This task is not a simple one! Take food packaging for example, if SUP was completely eliminated overnight there would be a huge increase in food waste because the enclosed environment of the packaging increases the produces shelf life, if instead the type of packaging were changed say to a paper based source, we then have to consider whether this is a viable environmental option for all supermarkets to introduce. Where would the wood be sourced? Is it sustainable? Would habitats have to be destroyed for this supply & demand? and so on.
There are however practical and instant changes you can make in your life that can & will make a difference:
- purchase a good quality re-usable water bottle
- purchase a good quality re-usable coffee cup
- re-usable shopping bags
- shop local & support local businesses where possible
- support organisations that are putting pressure on governments to push for real change
- keep up to date with the latest information
- increase awareness by talking about environmental issues with friends & family
Just remember to keep the bigger picture in mind, think about how everything is connected, keep the pressure on the system & fight for change!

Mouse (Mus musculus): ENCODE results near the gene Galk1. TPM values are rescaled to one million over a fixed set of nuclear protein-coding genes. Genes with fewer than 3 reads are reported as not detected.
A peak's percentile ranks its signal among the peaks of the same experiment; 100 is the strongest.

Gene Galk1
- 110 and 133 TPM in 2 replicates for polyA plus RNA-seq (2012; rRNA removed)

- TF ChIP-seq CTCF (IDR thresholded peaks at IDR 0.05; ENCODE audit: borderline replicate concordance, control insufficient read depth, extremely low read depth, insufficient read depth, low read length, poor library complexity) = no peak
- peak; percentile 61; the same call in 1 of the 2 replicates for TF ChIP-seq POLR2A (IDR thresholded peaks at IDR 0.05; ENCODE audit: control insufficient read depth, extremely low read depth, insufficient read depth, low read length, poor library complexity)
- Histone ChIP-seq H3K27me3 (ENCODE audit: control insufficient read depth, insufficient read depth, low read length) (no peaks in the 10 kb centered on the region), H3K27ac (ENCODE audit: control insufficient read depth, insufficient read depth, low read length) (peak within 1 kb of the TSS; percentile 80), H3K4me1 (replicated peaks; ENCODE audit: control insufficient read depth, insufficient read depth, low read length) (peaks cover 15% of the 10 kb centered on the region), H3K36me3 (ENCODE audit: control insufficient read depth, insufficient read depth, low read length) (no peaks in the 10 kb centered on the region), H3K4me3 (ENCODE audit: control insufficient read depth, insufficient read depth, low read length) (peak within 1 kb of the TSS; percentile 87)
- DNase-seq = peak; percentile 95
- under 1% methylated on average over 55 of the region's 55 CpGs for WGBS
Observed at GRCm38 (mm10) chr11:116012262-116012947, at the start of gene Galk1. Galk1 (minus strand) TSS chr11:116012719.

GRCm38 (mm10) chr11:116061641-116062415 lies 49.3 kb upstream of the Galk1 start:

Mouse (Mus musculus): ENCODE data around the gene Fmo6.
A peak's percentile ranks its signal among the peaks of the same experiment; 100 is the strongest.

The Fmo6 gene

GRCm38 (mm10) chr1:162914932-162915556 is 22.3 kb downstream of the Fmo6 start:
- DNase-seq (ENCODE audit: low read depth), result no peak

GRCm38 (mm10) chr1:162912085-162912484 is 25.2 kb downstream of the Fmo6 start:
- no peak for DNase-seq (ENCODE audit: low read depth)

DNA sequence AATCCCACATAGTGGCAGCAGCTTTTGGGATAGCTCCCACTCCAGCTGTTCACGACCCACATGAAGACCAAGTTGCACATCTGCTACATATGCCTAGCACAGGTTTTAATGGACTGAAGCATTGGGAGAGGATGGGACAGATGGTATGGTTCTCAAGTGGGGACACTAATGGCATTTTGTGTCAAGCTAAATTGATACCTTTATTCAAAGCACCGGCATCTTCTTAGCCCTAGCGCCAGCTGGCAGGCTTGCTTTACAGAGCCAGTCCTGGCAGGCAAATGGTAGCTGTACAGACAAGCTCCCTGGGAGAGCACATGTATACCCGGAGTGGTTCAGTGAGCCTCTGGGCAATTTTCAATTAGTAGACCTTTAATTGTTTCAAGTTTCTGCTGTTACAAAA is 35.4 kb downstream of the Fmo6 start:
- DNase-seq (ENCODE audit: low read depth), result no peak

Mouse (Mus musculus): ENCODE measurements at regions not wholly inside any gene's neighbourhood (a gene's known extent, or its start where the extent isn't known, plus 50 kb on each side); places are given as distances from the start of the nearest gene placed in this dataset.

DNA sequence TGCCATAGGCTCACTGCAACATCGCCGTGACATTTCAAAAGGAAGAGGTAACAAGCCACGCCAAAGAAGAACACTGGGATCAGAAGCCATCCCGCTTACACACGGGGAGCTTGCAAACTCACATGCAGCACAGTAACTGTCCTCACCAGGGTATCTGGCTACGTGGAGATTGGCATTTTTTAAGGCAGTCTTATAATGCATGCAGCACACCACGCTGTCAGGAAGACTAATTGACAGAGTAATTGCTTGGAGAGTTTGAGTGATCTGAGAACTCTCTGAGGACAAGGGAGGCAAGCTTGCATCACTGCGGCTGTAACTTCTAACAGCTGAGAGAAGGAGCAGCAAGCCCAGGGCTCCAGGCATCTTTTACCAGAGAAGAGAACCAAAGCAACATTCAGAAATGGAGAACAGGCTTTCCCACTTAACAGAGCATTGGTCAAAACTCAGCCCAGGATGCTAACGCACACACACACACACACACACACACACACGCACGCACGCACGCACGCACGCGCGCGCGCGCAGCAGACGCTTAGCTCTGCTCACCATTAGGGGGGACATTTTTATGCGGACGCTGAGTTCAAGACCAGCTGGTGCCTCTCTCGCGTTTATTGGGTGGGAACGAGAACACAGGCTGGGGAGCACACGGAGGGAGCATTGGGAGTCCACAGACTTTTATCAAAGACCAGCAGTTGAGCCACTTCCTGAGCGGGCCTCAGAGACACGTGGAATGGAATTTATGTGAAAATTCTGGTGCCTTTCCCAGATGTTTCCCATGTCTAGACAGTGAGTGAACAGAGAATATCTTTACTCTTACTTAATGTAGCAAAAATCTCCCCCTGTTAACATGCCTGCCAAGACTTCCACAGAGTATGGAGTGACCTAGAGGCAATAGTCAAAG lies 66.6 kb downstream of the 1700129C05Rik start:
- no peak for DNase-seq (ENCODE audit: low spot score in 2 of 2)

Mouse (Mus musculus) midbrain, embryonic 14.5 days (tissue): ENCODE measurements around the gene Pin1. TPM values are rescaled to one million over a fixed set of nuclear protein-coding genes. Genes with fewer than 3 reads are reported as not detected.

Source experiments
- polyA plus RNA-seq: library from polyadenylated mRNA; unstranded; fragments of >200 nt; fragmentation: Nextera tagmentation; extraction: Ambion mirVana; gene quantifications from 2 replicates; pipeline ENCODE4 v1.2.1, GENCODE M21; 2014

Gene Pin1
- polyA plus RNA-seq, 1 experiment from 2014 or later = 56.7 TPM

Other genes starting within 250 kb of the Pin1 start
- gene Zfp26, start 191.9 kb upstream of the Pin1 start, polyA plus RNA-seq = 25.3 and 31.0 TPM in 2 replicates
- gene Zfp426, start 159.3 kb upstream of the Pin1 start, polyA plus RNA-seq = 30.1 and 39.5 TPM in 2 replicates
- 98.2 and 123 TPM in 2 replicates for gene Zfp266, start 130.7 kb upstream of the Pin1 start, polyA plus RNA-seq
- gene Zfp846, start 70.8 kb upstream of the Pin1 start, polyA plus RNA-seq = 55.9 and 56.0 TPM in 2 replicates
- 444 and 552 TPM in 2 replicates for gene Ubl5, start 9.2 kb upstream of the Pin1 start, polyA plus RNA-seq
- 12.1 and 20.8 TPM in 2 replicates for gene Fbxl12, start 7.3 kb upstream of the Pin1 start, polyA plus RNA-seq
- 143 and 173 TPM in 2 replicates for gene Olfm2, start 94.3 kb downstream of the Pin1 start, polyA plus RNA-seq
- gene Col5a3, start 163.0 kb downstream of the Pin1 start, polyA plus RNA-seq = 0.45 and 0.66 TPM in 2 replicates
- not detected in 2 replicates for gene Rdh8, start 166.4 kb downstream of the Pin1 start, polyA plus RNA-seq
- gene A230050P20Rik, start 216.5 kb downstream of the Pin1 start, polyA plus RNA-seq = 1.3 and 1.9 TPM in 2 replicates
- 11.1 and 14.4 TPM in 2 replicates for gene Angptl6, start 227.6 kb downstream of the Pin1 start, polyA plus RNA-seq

Take part in a Beach Clean
I have been a regional representative for the charity Surfers Against Sewage since 2012, one of my main responsibilities in this role is to organize and partake in beach cleans, the fantastic thing about beach cleans is that it allows you to make a direct difference whilst raising awareness about the bigger issue. Whilst waste management action plans are being addressed, marine litter is still entering our Oceans, and will continue to do so for some time no matter how quickly new waste systems are introduced.
Going out and removing that litter from the beach particularly those items which pose a direct threat to wildlife via entanglement, is a direct approach that will benefit your local area immediately. It is also an effective way of conducting hands on education and outreach to the wider public. If you would like to take part in a beach clean check out organisations such as Surfers Against Sewage, Marine Conservation Society and Sea Shepherd. All of these run beach cleans periodically throughout the year and will be delighted to welcome new volunteers!
If you would like to organize and run a beach (or river) clean in your local area then check out the following step by step guide on the SAS website: https://www.sas.org.uk/our-work/beach-cleans/organise-beach-clean/
Therafish UK is a voluntary community initiative which i also run in my spare time. It aim’s to set-up fish tanks in the communal areas of care homes and hospices free of charge, the project relies on all equipment and fish being donated by hobbyists looking to re-home their fish and gear for various reasons.